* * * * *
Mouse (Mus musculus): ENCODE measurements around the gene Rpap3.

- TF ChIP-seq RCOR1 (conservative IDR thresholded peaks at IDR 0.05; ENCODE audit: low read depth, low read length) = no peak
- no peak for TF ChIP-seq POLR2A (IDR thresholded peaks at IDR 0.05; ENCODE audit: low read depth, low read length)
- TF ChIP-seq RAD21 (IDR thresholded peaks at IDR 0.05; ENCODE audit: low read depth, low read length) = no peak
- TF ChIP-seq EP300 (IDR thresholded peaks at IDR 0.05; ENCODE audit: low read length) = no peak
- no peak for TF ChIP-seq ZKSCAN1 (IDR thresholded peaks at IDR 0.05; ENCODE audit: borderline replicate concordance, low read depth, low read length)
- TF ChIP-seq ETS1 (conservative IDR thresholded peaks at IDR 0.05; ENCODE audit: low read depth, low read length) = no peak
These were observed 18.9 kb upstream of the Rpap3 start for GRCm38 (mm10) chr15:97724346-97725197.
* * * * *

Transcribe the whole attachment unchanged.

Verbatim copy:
Mouse (Mus musculus): ENCODE measurements around the gene Rpap3.

- TF ChIP-seq RCOR1 (conservative IDR thresholded peaks at IDR 0.05; ENCODE audit: low read depth, low read length) = no peak
- no peak for TF ChIP-seq POLR2A (IDR thresholded peaks at IDR 0.05; ENCODE audit: low read depth, low read length)
- TF ChIP-seq RAD21 (IDR thresholded peaks at IDR 0.05; ENCODE audit: low read depth, low read length) = no peak
- TF ChIP-seq EP300 (IDR thresholded peaks at IDR 0.05; ENCODE audit: low read length) = no peak
- no peak for TF ChIP-seq ZKSCAN1 (IDR thresholded peaks at IDR 0.05; ENCODE audit: borderline replicate concordance, low read depth, low read length)
- TF ChIP-seq ETS1 (conservative IDR thresholded peaks at IDR 0.05; ENCODE audit: low read depth, low read length) = no peak
These were observed 18.9 kb upstream of the Rpap3 start for GRCm38 (mm10) chr15:97724346-97725197.